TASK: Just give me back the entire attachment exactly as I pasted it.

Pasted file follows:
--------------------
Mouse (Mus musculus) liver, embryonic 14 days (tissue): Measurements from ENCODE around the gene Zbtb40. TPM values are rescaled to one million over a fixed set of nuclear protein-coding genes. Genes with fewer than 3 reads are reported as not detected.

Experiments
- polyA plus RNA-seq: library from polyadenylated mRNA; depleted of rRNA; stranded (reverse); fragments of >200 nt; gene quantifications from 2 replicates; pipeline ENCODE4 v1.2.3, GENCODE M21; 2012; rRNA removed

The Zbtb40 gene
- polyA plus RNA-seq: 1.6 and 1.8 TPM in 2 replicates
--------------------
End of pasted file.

Mouse (Mus musculus) liver, embryonic 14 days (tissue): Measurements from ENCODE around the gene Zbtb40. TPM values are rescaled to one million over a fixed set of nuclear protein-coding genes. Genes with fewer than 3 reads are reported as not detected.

Experiments
- polyA plus RNA-seq: library from polyadenylated mRNA; depleted of rRNA; stranded (reverse); fragments of >200 nt; gene quantifications from 2 replicates; pipeline ENCODE4 v1.2.3, GENCODE M21; 2012; rRNA removed

The Zbtb40 gene
- polyA plus RNA-seq: 1.6 and 1.8 TPM in 2 replicates